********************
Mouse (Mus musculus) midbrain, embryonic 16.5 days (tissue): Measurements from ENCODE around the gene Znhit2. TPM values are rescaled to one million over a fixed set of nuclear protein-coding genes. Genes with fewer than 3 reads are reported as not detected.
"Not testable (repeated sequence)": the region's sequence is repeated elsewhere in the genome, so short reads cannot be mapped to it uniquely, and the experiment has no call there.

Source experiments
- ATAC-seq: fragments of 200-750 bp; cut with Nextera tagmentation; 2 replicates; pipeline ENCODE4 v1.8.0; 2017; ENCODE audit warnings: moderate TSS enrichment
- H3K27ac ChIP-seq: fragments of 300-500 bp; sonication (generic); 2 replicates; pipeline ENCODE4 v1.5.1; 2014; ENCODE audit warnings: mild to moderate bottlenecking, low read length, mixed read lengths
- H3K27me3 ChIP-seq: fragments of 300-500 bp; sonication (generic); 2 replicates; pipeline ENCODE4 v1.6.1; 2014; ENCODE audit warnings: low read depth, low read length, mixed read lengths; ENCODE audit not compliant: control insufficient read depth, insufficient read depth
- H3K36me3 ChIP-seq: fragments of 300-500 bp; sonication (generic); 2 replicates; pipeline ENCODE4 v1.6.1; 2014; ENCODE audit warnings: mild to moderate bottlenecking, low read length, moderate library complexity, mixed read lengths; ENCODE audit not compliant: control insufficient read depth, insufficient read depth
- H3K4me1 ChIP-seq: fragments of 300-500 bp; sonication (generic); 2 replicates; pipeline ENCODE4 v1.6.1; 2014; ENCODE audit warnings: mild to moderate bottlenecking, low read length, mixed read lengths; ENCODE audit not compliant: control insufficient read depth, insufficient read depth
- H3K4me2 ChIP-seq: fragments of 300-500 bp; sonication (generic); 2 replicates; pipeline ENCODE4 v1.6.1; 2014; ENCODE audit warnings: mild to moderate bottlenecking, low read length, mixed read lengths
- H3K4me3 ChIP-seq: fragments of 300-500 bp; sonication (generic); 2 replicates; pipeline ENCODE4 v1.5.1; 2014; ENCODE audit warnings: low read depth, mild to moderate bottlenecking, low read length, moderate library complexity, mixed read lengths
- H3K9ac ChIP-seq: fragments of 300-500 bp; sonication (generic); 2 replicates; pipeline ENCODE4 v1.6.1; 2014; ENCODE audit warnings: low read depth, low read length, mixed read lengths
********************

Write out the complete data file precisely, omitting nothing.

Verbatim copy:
Mouse (Mus musculus) midbrain, embryonic 16.5 days (tissue): Measurements from ENCODE around the gene Znhit2. TPM values are rescaled to one million over a fixed set of nuclear protein-coding genes. Genes with fewer than 3 reads are reported as not detected.
"Not testable (repeated sequence)": the region's sequence is repeated elsewhere in the genome, so short reads cannot be mapped to it uniquely, and the experiment has no call there.

Source experiments
- ATAC-seq: fragments of 200-750 bp; cut with Nextera tagmentation; 2 replicates; pipeline ENCODE4 v1.8.0; 2017; ENCODE audit warnings: moderate TSS enrichment
- H3K27ac ChIP-seq: fragments of 300-500 bp; sonication (generic); 2 replicates; pipeline ENCODE4 v1.5.1; 2014; ENCODE audit warnings: mild to moderate bottlenecking, low read length, mixed read lengths
- H3K27me3 ChIP-seq: fragments of 300-500 bp; sonication (generic); 2 replicates; pipeline ENCODE4 v1.6.1; 2014; ENCODE audit warnings: low read depth, low read length, mixed read lengths; ENCODE audit not compliant: control insufficient read depth, insufficient read depth
- H3K36me3 ChIP-seq: fragments of 300-500 bp; sonication (generic); 2 replicates; pipeline ENCODE4 v1.6.1; 2014; ENCODE audit warnings: mild to moderate bottlenecking, low read length, moderate library complexity, mixed read lengths; ENCODE audit not compliant: control insufficient read depth, insufficient read depth
- H3K4me1 ChIP-seq: fragments of 300-500 bp; sonication (generic); 2 replicates; pipeline ENCODE4 v1.6.1; 2014; ENCODE audit warnings: mild to moderate bottlenecking, low read length, mixed read lengths; ENCODE audit not compliant: control insufficient read depth, insufficient read depth
- H3K4me2 ChIP-seq: fragments of 300-500 bp; sonication (generic); 2 replicates; pipeline ENCODE4 v1.6.1; 2014; ENCODE audit warnings: mild to moderate bottlenecking, low read length, mixed read lengths
- H3K4me3 ChIP-seq: fragments of 300-500 bp; sonication (generic); 2 replicates; pipeline ENCODE4 v1.5.1; 2014; ENCODE audit warnings: low read depth, mild to moderate bottlenecking, low read length, moderate library complexity, mixed read lengths
- H3K9ac ChIP-seq: fragments of 300-500 bp; sonication (generic); 2 replicates; pipeline ENCODE4 v1.6.1; 2014; ENCODE audit warnings: low read depth, low read length, mixed read lengths